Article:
Barbican Open Lab Residency – Exploring Visual and Sound Effects
Early November 2016 we spent a week at the Barbican Pit Theatre as part of their Open Lab residency, where we played with different visual and sound effects to inform our research on developing A sense of Wonder.
One concept we explored was that of fragmentation. Designing two contrasting street
scenes, modelled by using 3D photogrammetry techniques, participants where tracked by a kinect to influence the scenes they were experiencing.
Placing mirrors on either side of the projection screens as well as creating a mirrored roof created a confusing effect to the onlooker as well as the person controlling the scene.
To experiment with vision further we decided to look at well-known optic illusions such as the café wall illusion. The idea was to experiment on how to use visual perception to disorientate people.
Mirrors played an extremely important role again in extending the scenes created and we found added very much to the disorientation of the experience as well as bringing about a confusion of the self.
To experiment with sound we used contact microphones to relay the footsteps of the audience as well as FEONIC speakers to relay the sound.
We also placed conductive plastic onto glass windows that when touched created a wind sound. The sound played from FEONIC speakers placed on a raised stage placed under a light box a couple of meters away. As such as participants where trying to read the text on the light box, the activity became even harder than it was already as the haptic vibrations created by the FEONIC speakers randomly vibrated as people touched the conductive plastic on the glass window.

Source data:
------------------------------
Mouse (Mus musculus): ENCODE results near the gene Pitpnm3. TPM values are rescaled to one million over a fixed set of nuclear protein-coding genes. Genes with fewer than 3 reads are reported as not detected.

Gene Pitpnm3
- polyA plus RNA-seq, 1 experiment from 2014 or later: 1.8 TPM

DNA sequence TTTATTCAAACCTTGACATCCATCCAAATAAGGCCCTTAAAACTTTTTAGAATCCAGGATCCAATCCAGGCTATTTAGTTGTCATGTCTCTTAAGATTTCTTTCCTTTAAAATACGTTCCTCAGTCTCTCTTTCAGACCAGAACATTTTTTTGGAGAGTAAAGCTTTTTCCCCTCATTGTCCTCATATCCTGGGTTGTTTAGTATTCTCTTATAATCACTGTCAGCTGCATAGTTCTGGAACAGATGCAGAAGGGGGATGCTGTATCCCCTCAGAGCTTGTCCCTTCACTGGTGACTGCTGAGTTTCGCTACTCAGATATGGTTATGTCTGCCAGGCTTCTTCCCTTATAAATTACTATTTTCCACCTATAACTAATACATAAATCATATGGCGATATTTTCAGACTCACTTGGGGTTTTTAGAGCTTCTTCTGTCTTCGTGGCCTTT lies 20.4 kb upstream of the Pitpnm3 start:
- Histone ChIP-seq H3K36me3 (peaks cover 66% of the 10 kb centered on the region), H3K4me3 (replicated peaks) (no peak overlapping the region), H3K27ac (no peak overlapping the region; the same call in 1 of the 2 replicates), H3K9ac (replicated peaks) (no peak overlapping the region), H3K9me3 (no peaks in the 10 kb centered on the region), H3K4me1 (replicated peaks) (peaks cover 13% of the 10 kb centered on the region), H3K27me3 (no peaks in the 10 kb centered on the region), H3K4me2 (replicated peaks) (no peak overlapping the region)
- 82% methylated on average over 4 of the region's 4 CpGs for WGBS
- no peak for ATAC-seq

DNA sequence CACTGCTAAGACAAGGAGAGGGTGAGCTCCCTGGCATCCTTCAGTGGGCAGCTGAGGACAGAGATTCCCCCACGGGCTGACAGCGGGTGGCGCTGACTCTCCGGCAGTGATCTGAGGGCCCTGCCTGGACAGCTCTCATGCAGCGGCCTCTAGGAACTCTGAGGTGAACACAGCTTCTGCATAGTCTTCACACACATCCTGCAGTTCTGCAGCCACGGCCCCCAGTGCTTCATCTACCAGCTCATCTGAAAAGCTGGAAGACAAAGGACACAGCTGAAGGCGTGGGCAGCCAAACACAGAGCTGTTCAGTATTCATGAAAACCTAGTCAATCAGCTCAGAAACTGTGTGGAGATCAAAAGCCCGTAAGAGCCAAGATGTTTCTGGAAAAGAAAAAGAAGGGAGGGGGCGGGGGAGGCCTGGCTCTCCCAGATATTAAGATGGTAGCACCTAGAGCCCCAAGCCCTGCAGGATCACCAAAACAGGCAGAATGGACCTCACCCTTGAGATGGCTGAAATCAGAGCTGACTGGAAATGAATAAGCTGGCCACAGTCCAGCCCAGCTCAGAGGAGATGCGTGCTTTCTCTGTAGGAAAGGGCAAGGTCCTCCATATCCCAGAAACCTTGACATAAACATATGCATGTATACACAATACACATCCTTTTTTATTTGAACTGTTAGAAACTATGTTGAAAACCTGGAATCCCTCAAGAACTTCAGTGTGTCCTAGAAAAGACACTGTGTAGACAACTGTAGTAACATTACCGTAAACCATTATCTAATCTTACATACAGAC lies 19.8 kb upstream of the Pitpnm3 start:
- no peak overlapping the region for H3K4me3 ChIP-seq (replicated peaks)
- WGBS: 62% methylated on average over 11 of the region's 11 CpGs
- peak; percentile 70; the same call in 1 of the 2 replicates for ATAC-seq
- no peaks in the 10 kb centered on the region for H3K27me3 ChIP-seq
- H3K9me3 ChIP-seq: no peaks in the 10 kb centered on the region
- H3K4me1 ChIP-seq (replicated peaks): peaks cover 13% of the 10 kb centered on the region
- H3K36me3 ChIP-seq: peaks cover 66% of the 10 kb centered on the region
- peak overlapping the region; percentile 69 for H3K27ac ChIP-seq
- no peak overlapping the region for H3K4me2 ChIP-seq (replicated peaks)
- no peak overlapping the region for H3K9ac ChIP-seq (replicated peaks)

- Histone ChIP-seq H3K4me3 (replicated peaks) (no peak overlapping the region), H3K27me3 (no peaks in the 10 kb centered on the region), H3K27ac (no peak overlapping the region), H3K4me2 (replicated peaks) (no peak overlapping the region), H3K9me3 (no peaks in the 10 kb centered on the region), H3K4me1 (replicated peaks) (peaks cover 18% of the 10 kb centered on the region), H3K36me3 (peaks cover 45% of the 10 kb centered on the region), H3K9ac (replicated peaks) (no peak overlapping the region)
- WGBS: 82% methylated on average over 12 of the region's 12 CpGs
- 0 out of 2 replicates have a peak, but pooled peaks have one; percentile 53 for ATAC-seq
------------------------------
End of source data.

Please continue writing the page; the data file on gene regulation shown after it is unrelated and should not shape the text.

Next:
Earlier in the year we created a podcast that speaks about sound perception in different forms of dementia which was recorded binaurally to create different sound effects associated to sound perception in dementia. During the residency we trialled how this would be perceived hearing it from the stereogram rather than as previously through headphones. To our surprise it felt better and more intimate hearing it out loud. This sound piece is being developed into a comprehensive radio piece integral to the overarching sound scape for A sense of Wonder.
You can listen to the first draft of the podcast below.
Additional elements we played with included using an umbrella to create directional sound, playing with anamorphic illusions (2D images that look like 3D objects) and displaying texts accentuated by light and difficult to read due to the layout and play on colour coordination.
Please note that all the elements seen on the video were only experiments and the sound recording quality is not great. We are looking forward to developing the full installation next year, taking what we have learnt so far to create A sense of Wonder.